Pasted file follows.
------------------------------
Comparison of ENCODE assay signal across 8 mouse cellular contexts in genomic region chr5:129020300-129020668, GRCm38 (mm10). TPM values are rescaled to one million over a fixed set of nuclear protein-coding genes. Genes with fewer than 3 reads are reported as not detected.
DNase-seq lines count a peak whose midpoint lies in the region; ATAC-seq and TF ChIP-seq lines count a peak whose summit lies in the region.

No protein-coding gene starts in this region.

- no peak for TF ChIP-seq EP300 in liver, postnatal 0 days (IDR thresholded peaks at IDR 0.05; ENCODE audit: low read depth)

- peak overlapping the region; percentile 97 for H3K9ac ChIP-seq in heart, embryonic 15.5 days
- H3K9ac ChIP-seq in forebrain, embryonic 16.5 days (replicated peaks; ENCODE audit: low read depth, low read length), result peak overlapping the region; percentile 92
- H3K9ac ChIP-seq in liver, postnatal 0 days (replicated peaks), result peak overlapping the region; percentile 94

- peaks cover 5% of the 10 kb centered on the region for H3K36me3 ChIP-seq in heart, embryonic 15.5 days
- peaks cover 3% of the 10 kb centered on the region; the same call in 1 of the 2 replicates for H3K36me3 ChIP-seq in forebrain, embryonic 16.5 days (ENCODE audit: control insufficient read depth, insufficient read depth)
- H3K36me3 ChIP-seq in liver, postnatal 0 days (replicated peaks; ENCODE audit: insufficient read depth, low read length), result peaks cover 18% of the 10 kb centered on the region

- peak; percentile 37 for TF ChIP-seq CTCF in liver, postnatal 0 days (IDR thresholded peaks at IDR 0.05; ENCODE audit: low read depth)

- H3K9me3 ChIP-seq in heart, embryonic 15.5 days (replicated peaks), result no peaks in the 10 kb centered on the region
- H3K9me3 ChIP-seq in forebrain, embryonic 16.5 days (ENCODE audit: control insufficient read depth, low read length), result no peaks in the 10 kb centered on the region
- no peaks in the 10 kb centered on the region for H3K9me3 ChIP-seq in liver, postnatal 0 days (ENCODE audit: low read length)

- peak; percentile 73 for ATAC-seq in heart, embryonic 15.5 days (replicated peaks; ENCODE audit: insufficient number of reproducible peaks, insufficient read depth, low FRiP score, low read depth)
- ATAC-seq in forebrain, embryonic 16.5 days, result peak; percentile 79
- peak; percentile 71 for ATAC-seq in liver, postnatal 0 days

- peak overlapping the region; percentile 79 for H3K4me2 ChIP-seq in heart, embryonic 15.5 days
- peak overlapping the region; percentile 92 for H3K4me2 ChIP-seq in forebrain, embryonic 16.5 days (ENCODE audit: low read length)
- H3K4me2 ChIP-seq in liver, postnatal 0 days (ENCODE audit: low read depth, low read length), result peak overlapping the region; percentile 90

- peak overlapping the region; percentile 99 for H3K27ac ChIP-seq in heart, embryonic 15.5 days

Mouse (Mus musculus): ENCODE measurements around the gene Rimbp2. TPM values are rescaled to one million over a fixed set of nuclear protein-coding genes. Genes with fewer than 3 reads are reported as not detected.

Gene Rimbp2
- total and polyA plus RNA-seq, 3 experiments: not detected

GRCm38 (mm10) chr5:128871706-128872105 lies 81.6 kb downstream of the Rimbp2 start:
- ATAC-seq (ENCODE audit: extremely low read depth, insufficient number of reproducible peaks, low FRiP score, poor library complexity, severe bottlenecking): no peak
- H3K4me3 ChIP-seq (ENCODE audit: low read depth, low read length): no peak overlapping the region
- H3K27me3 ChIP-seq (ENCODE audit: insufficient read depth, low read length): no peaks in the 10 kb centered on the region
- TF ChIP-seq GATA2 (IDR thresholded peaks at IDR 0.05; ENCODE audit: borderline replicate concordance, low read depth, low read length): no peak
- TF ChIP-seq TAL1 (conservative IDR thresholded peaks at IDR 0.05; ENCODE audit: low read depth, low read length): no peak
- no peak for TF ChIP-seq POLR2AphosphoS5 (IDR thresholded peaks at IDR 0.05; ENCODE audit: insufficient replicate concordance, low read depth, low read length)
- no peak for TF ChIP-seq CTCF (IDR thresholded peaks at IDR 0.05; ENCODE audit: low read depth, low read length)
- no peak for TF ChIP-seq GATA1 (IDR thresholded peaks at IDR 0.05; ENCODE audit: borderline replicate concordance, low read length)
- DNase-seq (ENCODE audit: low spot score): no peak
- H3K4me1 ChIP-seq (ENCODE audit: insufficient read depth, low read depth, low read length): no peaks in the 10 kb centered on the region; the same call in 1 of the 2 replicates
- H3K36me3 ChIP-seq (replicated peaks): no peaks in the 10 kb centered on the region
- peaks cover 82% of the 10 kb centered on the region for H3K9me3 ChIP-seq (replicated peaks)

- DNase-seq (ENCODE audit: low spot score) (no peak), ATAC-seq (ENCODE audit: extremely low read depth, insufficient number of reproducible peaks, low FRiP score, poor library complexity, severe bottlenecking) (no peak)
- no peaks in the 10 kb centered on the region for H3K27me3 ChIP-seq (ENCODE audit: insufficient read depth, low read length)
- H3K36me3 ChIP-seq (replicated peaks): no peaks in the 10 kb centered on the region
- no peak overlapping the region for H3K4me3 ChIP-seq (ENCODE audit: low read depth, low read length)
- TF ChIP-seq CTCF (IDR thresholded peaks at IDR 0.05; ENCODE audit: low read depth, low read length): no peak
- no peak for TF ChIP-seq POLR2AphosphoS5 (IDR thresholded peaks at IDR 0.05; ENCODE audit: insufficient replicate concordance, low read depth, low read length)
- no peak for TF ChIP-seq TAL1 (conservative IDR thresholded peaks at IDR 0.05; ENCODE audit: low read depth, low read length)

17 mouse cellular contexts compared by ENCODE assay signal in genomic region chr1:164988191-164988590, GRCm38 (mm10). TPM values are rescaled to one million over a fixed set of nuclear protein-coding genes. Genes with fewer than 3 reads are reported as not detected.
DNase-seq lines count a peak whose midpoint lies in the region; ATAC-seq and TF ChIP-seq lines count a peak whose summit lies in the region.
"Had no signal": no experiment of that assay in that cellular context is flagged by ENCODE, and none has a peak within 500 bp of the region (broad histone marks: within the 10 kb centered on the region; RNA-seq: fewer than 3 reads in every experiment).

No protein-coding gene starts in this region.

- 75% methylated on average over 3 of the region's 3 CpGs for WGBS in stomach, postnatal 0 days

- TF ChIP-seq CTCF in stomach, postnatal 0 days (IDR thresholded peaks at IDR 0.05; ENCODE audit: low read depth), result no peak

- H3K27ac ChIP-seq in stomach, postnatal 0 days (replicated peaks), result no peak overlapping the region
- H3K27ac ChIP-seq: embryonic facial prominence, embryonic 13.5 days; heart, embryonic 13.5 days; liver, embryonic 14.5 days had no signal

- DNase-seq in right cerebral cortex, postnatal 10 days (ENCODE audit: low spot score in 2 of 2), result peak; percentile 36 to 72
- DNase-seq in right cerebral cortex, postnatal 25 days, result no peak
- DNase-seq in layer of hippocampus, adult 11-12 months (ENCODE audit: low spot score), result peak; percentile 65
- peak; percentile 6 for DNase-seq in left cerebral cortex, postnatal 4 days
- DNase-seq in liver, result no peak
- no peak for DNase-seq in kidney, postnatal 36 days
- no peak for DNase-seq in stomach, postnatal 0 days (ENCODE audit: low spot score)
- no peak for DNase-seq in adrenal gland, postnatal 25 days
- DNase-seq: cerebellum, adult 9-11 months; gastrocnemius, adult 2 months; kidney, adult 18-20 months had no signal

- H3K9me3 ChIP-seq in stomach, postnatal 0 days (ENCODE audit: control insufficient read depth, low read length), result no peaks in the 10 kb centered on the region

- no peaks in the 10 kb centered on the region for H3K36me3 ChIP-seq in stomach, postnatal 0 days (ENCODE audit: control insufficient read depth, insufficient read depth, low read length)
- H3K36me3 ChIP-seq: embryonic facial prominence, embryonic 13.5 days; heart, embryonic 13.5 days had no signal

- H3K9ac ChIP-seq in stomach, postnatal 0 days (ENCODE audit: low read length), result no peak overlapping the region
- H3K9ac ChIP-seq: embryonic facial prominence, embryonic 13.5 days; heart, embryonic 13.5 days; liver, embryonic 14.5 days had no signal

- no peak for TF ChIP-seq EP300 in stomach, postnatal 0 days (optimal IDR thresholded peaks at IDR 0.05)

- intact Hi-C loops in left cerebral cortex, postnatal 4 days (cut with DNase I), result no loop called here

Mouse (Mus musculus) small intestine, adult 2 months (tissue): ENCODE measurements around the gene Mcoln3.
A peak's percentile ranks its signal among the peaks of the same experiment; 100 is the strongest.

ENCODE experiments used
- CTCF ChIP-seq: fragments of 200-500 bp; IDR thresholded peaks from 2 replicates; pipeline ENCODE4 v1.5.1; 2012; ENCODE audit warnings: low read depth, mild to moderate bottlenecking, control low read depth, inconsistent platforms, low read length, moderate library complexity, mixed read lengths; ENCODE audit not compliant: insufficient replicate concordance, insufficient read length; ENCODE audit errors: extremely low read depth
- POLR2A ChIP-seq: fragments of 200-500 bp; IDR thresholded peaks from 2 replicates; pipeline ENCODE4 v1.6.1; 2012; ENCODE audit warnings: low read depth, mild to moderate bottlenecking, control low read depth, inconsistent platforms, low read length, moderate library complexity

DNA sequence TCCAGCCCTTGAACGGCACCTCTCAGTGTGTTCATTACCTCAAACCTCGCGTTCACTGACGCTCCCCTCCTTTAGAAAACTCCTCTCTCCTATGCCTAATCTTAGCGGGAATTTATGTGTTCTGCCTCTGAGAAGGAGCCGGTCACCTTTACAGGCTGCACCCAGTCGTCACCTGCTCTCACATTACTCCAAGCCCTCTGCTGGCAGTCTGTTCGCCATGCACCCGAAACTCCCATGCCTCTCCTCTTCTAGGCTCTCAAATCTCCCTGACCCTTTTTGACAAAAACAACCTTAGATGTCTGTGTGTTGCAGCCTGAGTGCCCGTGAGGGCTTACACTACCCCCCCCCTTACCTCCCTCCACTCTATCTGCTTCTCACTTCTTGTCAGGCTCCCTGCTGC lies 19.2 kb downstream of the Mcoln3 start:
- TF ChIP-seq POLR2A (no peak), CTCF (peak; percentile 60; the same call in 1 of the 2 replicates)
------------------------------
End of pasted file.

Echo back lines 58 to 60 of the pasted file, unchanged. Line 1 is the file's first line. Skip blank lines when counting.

- no peak for DNase-seq in kidney, postnatal 36 days
- no peak for DNase-seq in stomach, postnatal 0 days (ENCODE audit: low spot score)
- no peak for DNase-seq in adrenal gland, postnatal 25 days